* Create the proper environment.

* Assemble the right team.

* Provide resources.

* Help without stifling.

* Gain outside assistance.

Some environments are more conductive to the development of new ideas. Under certain conditions, managers can help create the proper environment for the development of meaningful operational proposals. Sometimes it is just a matter

of encouragement or merely a request. Moreover, the manager needs to generate the general climate where ideas of almost any type can at least expressed. Many of the guidelines for effective brainstorming sessions seem to have merit in this instance. Some of those guidelines involve allowing "free-wheeling" thinking, withholding early judgment, and building on the thoughts of others. Promoting risk-taking, welcoming initiative, and a general receptivity to new ideas foster an environment for the development of new operational proposals.

It is one thing to have a good idea, but it is another matter to move that concept forward into a successful operational proposal. Often the development phase is beyond the capabilities of the person who had the idea. Therefore, the manager needs to assemble the right team of people to assist in this process. Assigning certain people to the team can have multiple benefits beyond just preparation of the proposal. Participation from the team can improve cohesion between the team members, and it can provide a growth experience for some people. This early involvement can also ease criticism and facilitate the possible implementation of the proposal later on. Team assignment decisions often require perceptive judgment and insightful interpersonal awareness in order to capitalize on the various opportunities.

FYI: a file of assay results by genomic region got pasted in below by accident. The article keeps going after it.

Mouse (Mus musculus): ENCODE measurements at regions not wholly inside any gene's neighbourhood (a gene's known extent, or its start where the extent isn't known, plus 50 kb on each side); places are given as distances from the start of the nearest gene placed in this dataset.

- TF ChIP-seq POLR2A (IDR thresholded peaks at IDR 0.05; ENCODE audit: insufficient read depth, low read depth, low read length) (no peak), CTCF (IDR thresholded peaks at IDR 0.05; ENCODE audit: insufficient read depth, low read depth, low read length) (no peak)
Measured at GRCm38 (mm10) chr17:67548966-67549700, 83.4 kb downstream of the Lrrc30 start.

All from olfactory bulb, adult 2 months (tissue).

As mentioned earlier, a primary management responsibility is to secure power resource support for people to do their jobs. When developing proposals, managers again have a similar requirement to provide resources. On occasion, resource support is overlooked or neglected with the expectation that the current level of resources will accommodate the additional development demands. While this might be and adequate solution in some cases, an appropriate increase in the resources area may be justifiable and quite beneficial. For instance, the extra resources might permit more complete data collection and analysis, or even a small pilot study. The possibility for activities like these could greatly improve a proposal's chances for success. Not only can additional resources or some compensation affect the ability and capability of those engaged in developing the proposal, but it can also enhance commitment to developing a quality and timely proposal.

Probably one of the bigger challenges managers face is to provide continuing help without stifling subordinate's creativity and the sense of satisfaction that comes from exercising their own initiative. Although circumstances fluctuate, managers can influence the development efforts in a very positive (or negative) way. As events occur, an underlying premise should be that the people developing the proposal and the organization can both benefit as a result of the effort.